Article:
Favorite thing: Canal houses that you see everywhere in Amsterdam, were no more then storage houses. In medieval times this town was the most important harbour for the Netherlands, yes even one of the most important ones in Europe. The canal houses higher floors were storage rooms, which is still recognised on the door-like and high windows. Another prove of the storage function is the hook on top of each house. A bar is sticking out at the top and in it is a “katrol” (a steel ring, through which a roop was running up and down). This way the goods could be lifted to the right place, as the staircases in crowded Amsterdam were deliberately built very small and winding, therefore not suitable to be used as way of transport up. It was also not wished for to let the goods (and men) pass through the private quarters of the trader that was mostly located on the first floor(s). Below ground (the souterain) was for servants (sometimes a little entrance door for them in the stairs). Now-a-days the “katrol” is still used. How else would one get large furniture pieces, like cupboards, closets, couches and whole piano’s) inside the building.
Favorite thing: On many canals in Amsterdam you will see houseboats. Some ugly ones, but most of them are very beautiful, giving some daydreaming about having such a home self. But when thinking of it, they must be quite sick of all tourists who always are so curious about their home.
Favorite thing: The canals in Amsterdam not only served as conduits to the sea, they also are a great way to get around. People even live on the canals in often expensive and trendy houseboats (you can rent them for visits). Another plus is that there are countless bridges spanning the canals throughout the city providing picturesque vantage points to watch the world go by.
My first impressions of Amsterdam were not great. In fairness, we did walk from CS to Dam Square via Damrak, and this area is probably the most noisy and touristy in the city. We then went on to Damstraat and things didn't get much better, and I was beginning to think that everybody who had told me how great Amsterdam was must have been smoking something strange.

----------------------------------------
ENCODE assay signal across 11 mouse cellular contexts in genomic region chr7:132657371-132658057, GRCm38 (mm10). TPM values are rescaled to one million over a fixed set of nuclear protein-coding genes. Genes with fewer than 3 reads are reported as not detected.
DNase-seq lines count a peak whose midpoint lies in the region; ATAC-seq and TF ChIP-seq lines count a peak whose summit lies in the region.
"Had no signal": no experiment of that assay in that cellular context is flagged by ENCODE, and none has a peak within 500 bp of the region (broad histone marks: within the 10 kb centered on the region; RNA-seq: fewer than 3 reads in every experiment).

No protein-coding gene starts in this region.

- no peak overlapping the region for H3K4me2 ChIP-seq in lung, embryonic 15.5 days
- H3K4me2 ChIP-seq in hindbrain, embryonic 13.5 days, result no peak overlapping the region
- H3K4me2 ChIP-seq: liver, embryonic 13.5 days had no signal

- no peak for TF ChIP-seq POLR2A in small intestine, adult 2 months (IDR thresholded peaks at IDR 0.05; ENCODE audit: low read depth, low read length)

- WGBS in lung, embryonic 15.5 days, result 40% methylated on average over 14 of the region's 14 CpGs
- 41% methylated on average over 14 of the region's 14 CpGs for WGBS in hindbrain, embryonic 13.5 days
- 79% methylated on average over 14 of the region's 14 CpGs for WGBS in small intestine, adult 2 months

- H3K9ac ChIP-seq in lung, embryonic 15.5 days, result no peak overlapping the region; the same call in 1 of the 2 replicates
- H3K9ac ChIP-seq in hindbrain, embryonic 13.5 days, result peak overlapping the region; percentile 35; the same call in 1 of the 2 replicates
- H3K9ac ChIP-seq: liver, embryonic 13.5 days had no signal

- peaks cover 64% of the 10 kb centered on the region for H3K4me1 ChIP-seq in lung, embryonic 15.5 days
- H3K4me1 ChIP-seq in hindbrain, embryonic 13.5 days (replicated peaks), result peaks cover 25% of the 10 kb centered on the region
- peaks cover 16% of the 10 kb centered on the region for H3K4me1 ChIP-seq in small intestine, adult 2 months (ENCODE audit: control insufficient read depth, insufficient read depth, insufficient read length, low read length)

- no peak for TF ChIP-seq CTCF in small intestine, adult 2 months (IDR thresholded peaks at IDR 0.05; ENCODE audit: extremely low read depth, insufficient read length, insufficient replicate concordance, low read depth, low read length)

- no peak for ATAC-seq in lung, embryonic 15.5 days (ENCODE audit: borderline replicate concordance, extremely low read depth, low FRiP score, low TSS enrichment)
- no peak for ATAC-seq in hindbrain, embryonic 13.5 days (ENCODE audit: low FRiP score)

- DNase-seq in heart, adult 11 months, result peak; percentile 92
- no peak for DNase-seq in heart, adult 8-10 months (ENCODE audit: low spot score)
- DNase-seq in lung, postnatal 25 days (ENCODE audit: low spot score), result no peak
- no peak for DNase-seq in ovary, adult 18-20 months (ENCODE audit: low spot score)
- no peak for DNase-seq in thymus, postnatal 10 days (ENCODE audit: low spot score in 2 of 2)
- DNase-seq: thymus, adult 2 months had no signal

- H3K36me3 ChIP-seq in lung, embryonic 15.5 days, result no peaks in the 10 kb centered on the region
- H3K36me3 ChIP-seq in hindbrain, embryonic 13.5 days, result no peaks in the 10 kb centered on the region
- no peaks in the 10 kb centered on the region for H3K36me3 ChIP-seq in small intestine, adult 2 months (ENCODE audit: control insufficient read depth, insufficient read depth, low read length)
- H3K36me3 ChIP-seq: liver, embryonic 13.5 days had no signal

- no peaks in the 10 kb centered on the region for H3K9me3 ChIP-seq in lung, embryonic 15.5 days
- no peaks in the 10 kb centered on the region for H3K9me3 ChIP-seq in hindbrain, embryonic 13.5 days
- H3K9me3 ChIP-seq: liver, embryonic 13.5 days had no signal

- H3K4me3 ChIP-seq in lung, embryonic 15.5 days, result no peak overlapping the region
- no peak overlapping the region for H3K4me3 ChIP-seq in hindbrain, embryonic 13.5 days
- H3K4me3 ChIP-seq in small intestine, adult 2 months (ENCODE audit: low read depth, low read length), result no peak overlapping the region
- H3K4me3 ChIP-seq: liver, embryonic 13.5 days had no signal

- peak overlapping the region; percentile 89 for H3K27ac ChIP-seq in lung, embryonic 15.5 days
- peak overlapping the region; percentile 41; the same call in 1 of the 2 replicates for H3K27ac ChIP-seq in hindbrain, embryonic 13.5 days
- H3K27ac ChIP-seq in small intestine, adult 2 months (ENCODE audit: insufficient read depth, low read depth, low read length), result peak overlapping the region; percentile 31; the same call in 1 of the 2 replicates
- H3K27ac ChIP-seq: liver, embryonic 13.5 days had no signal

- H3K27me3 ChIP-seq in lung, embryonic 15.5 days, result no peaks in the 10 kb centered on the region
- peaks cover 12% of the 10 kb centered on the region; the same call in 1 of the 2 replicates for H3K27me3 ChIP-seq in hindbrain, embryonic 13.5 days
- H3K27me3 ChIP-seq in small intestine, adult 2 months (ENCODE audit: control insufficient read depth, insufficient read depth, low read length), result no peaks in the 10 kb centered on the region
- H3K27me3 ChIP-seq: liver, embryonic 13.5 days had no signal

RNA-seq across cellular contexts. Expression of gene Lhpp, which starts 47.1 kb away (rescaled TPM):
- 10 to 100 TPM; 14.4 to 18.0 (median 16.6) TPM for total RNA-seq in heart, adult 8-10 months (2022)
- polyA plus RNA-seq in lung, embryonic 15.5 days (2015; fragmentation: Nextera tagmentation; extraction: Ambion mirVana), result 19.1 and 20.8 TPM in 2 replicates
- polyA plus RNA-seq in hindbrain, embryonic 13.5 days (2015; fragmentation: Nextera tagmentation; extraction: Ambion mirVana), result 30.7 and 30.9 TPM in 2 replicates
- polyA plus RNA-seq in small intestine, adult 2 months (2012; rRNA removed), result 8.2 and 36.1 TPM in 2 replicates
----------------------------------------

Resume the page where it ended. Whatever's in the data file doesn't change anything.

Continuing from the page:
But on turning the next corner, we found ourselves on a quiet street, alongside a canal, with many of those pretty gable houses on either side. It was such a relief to find this street to counter our initial impressions. I later discovered that this quiet street was the southern part of Oude Zijds Voorburgwal, a street whose northern end is definitely not known for it's architecture or tranquility:))
I found most of my travel experiences very relaxing because I didn't have a set daily plan of what I was going to do/see. The girls that I traveled with to Amsterdam were similar in they were up for anything at anytime.
Feeling like you HAVE to see something would add an uneeded stress to a pleasant trip.
Fondest memory: The best part of Amsterdam in my point of view was walking through the city and seeing the diversity and unusual aspect that it had to offer. Amsterdam is a very beautiful and walkable city.
the city it's self is very small, we walked the entire trip everywhere we went. the only time we took a cab was the first day from dam square to the b&b then 2 more times late at night when we were to tired to walk. if you really want to experiance all this city has to offer you have to trek it on foot, otherwise your proned to get caught up in the hustle.
Fondest memory: the streets and buildings are each truly unique, they might all look the same from a distance but at a closer glance you'll notice differences in most of the builings and streets. the architecture of amsterdam was everything and more than i expected.
In the 17th century a beautiful panorama of towers made Amsterdam recognizable from a far.
All towers, including the churchtowers, were property of the local municipal government.
Not only did they serve as points of orientation and clockworks of the city, they also were a look out post (fire brigade).
They were not only useful, they also were a 'cieraet deser stede' (jewel of the city), which explains the many view throughs.
The many towers of the city showed how wealthy Amsterdam was.
The Montelbaanstower and Munttower are fine examples of the former wealth. These two towers are remains of defense towers from the Middle Ages, which got a new top in the 17th century (in 1606 and 1620).
These decorative renaissance towers were designed by the city building master Hendrick de Keyser.
The Montelbaanstoren is 48 m, the Munttoren 41 m high.
Favorite thing: One of my favorite things to do in Amsterdam was just to walk along the canals and bridges and look at the scenery. It is a beautiful city that you must walk around in to enjoy. Take plenty of time. Every corner and every street offers a new experience.
Amsterdam is often called "the Venice of the North" because of its more than 100 km of CANALS and 1500 bridges. The three main canals Herengracht, Prinsengracht and Keizersgracht, were dug in the 17th century during the Dutch golden Age.
Canal-tour boats can often be seen along the waterways and is a very popular tourist attraction in Amsterdam.
To me, the Canals is the most charming part of the city, along with the varied and unique buildings along the canals.